Why are my birds dying? UPDATE Laryngotracheitis

Discussion in 'Emergencies / Diseases / Injuries and Cures' started by lexustami, Apr 22, 2008.

  1. lexustami

    lexustami Chillin' With My Peeps

    299
    4
    141
    Jun 14, 2007
    St. Clairsville, OH
    Hello all,

    I haven't posted in awhile but I need help figuring this out.

    Mixed breed and age flock affected.
    No symptoms until I find them either dead of half dead.

    If they are still alive when I find them I have about a 50/50 chance of saving them.

    I thought at first I was losing them to the cold but it isn't cold out anymore and they are still dying.

    I've lost about 25 birds since December.

    Their poop is normal. No wheezing, no sneezing, no runny eyes or noses.

    I'm losing another one right now. She is about 3 months old and has been seperated from the main flock. She has been in the house and was perfectly fine last night. I found her this afternoon on her side almost dead.

    I put her under a warming light and have been trying to get fluids in her. She isn't drinking but I'm still trying.

    I don't understand what is going on. What can kill a bird practically overnight that has no visible symptoms?

    Any ideas?

    Thanks.

    Tami
     
    Last edited: Apr 29, 2008
  2. ruth

    ruth Life is a Journey

    4,273
    81
    271
    Jul 8, 2007
    Woodville, MS
    I'm so sorry to hear of your losses - it must be frustrating. How are you able to save the half that you are saving? Is it just a matter of getting them warm and getting food/water into them? If so, that may be the answer - too cold in earlier months and birds aren't eating/drinking properly???? Really just don't know.
     
  3. lexustami

    lexustami Chillin' With My Peeps

    299
    4
    141
    Jun 14, 2007
    St. Clairsville, OH
    Ruth,

    I thought that was a possibility until the birds I have in the house started dying. I know they aren't getting too cold in the basement and they have plenty of food and water when there are only a couple of birds in the cage at a time.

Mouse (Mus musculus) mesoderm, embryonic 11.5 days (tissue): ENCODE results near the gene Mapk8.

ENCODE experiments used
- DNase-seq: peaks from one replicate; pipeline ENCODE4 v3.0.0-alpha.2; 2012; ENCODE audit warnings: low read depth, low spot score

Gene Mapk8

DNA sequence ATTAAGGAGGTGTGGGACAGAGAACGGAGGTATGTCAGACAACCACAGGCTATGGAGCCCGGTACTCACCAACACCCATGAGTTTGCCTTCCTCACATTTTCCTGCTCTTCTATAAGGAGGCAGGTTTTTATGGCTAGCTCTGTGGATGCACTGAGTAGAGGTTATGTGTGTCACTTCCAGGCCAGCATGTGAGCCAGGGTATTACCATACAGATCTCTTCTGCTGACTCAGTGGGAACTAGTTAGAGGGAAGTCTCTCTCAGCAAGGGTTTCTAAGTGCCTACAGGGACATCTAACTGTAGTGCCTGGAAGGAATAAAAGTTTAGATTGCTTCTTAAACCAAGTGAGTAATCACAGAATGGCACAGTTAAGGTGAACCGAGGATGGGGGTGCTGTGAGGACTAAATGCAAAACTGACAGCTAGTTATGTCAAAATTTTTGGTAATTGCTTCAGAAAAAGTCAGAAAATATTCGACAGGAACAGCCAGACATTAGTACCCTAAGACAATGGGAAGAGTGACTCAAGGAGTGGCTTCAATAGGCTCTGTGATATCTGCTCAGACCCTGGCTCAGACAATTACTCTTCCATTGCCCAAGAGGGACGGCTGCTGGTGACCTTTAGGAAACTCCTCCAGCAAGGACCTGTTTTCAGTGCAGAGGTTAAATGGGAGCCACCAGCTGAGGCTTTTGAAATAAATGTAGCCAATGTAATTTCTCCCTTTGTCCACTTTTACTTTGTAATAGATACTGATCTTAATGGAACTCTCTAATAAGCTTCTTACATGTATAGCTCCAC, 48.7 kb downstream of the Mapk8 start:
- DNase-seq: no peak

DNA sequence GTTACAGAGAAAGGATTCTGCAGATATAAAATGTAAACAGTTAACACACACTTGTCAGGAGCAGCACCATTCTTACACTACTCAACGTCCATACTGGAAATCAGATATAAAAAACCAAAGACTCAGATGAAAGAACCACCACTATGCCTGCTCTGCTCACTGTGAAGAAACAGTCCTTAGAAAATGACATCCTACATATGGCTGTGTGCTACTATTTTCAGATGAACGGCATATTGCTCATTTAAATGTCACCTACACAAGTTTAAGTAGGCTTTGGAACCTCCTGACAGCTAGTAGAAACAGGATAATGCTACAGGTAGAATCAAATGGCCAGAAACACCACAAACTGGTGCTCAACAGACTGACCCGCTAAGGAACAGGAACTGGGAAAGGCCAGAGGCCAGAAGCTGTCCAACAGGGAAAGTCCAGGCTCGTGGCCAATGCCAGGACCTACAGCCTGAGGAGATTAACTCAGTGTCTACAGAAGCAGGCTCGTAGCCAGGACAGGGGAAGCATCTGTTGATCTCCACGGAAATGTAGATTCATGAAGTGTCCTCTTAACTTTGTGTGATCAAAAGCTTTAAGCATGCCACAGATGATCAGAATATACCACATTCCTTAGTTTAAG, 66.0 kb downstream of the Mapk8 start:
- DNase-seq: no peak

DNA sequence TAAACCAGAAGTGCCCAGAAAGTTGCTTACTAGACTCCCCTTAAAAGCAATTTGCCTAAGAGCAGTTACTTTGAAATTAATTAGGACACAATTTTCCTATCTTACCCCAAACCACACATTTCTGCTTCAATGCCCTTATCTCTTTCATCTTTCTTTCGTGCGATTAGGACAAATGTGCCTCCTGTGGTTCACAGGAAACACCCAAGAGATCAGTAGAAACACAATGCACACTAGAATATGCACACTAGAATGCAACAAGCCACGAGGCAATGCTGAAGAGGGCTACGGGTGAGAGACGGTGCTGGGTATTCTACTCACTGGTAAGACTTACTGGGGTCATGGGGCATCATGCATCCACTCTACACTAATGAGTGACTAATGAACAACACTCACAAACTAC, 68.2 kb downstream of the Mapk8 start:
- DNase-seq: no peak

I lost a bird a few hours ago and now I have that birds sister sick.

    She is laying down in the brooder and yelling. I don't think she can get up. She was absolutely fine earlier when I posted the first message.

    I put the other bird in the frig hoping I can get ahold of the state vet tomorrow and see if I can get a necropsy.

    I've got to go check on Maggie. My son is going to be heartbroken if we lose her... he is 10 and told me he is going to have a nervous breakdown because it kills him when we lose a bird.

    I will keep you posted and if anyone has any ideas please throw them out there.

    Thanks.

    Tami
     
  4. ruth

    ruth Life is a Journey

    4,273
    81
    271
    Jul 8, 2007
    Woodville, MS
    Tami - are the outside birds and the inside birds ever in contact with each other? If it were a disease I would think they would need to be in contact with one another and I'm not sure which disease would still be lurking since Dec.

    I'm still thinking temps or food/water. Any other signs/symptoms at all? Again, how are you "saving" some that you find sick?

    It's always hard on kids to lose their pets - heck it's hard on us adults too.
     
  5. lexustami

    lexustami Chillin' With My Peeps

    299
    4
    141
    Jun 14, 2007
    St. Clairsville, OH
    Ruth,

    They aren't in direct contact with them but they share the same food supply (feed buckets) and we handle them one right after the other.

    This is what usually happens.

    I will find a bird that was perfectly normal the day before laying on its side. Sometimes it looks like they are dead. I've been able to get them under a warming light and get some fluids and vitamins in them. If I can get them to drink then I feel that I have a good chance at saving them. I will need to hand feed and water them for sometimes a couple of weeks and they can recover.

    Now, I've had some recover and they seemed fine for a month or so then I will find them dead.